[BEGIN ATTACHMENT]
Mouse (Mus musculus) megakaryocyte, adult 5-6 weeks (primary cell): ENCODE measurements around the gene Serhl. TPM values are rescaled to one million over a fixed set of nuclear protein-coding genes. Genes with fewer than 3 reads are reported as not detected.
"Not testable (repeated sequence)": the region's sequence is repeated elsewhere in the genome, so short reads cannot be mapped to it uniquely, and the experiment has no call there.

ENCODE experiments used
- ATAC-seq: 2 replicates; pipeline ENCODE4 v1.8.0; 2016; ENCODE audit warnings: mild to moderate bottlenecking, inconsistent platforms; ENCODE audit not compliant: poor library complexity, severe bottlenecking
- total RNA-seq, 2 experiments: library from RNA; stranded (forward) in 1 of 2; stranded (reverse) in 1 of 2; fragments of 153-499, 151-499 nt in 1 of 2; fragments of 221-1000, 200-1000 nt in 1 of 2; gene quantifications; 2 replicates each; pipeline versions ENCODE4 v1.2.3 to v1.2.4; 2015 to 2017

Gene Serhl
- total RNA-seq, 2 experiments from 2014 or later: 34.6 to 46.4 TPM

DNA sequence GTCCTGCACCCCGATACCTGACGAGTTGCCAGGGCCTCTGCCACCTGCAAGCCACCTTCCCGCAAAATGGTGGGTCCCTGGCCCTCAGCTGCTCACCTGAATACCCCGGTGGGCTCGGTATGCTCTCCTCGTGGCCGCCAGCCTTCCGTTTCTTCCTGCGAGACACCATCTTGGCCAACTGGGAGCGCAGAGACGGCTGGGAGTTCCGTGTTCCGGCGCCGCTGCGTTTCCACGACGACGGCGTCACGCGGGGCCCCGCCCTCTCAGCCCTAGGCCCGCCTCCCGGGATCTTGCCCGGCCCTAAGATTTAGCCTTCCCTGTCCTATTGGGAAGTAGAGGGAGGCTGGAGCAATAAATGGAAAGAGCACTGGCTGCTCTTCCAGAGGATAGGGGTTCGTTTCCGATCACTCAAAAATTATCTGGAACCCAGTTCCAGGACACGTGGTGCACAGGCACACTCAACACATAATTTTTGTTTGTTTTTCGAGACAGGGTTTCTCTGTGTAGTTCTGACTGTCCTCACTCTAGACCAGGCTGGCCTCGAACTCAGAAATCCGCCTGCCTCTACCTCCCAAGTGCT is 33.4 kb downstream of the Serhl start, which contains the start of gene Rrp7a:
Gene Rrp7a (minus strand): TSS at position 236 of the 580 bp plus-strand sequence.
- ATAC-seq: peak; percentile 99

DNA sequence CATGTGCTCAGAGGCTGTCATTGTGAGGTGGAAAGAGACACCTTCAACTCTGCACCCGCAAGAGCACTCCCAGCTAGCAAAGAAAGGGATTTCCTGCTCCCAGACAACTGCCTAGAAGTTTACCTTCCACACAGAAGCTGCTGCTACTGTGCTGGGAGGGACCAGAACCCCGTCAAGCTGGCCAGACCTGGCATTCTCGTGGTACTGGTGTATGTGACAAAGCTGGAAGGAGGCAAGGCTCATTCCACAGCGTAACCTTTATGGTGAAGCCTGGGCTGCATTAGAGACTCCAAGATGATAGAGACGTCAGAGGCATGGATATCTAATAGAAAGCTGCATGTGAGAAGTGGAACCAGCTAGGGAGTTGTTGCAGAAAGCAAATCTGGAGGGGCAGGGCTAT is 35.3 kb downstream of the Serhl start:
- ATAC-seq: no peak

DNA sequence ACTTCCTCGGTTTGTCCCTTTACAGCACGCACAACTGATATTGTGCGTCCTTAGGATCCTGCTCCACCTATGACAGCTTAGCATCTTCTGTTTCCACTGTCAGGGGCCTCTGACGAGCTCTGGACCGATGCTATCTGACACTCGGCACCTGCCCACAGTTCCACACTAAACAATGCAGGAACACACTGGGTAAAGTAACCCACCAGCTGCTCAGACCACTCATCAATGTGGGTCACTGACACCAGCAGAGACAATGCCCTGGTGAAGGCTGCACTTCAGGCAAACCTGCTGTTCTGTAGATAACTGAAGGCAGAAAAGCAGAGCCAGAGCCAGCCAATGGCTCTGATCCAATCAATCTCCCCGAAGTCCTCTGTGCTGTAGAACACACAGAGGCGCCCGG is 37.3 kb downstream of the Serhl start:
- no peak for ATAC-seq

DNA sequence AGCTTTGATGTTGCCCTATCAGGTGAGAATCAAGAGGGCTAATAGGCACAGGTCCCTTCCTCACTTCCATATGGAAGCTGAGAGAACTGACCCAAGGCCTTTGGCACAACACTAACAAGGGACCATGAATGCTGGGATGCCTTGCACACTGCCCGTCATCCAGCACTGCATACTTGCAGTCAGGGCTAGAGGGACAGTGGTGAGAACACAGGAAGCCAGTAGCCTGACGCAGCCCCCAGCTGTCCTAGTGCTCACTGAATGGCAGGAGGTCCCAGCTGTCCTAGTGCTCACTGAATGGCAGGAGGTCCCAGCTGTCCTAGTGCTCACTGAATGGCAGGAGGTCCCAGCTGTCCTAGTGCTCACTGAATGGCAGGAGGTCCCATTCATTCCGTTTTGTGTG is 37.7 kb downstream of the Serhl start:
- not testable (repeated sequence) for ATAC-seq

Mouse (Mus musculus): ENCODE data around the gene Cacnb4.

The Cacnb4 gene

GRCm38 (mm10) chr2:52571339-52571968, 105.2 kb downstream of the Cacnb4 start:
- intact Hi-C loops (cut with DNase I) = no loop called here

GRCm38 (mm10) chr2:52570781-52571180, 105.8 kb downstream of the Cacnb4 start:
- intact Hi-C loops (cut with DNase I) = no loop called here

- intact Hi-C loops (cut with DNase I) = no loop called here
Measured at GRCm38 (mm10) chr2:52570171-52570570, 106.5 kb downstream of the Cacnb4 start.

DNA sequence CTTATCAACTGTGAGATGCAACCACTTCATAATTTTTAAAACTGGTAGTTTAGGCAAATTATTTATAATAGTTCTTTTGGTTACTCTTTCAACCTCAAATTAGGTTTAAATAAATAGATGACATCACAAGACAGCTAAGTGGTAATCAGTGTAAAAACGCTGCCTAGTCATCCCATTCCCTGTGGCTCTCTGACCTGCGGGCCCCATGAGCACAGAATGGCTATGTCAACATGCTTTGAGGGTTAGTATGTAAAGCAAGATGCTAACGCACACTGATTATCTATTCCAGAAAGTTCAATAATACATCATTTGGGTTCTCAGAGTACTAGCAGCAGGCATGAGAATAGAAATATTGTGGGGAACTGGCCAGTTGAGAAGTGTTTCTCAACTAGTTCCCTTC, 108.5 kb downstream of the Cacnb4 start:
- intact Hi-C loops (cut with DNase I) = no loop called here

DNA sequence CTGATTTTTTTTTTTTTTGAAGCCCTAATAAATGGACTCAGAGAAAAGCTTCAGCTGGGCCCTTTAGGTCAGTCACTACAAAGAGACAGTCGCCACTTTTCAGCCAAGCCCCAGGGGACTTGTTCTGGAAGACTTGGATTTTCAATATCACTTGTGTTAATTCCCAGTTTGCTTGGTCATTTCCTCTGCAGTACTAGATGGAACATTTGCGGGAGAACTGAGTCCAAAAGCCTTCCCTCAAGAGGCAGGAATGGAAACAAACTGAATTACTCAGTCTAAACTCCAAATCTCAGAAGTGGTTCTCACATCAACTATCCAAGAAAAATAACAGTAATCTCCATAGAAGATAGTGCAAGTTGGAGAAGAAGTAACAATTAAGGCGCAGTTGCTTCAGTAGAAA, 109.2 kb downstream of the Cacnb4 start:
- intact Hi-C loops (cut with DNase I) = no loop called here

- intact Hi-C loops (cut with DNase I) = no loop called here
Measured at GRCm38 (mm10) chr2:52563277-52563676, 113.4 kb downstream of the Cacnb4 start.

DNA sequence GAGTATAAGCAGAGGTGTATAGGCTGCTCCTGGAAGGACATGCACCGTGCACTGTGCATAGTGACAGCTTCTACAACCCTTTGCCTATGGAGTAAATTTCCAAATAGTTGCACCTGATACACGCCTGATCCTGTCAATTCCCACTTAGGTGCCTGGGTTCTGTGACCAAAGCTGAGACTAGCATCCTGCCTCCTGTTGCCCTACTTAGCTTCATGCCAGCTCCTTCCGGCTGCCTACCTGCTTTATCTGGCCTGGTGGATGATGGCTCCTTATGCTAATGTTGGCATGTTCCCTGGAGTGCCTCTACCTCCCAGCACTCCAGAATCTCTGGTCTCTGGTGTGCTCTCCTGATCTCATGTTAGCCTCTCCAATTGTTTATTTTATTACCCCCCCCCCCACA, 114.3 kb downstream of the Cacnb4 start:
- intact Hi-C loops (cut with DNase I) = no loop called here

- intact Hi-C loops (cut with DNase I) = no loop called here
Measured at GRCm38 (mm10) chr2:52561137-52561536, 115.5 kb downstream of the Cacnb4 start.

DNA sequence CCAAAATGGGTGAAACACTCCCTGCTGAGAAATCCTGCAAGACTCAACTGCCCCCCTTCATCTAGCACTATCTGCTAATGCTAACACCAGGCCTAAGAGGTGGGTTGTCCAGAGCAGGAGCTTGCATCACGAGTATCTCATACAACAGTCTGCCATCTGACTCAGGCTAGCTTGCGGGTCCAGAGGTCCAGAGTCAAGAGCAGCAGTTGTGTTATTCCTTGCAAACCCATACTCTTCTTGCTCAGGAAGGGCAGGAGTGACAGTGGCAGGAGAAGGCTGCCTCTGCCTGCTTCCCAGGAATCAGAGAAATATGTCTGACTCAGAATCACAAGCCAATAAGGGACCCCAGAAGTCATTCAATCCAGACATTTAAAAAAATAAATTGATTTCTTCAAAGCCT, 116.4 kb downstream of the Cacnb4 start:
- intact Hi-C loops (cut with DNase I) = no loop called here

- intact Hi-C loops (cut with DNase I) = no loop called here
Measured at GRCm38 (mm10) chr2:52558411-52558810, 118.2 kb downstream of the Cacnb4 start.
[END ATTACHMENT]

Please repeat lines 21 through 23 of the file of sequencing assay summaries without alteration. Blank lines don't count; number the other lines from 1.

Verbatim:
GRCm38 (mm10) chr2:52570781-52571180, 105.8 kb downstream of the Cacnb4 start:
- intact Hi-C loops (cut with DNase I) = no loop called here

- intact Hi-C loops (cut with DNase I) = no loop called here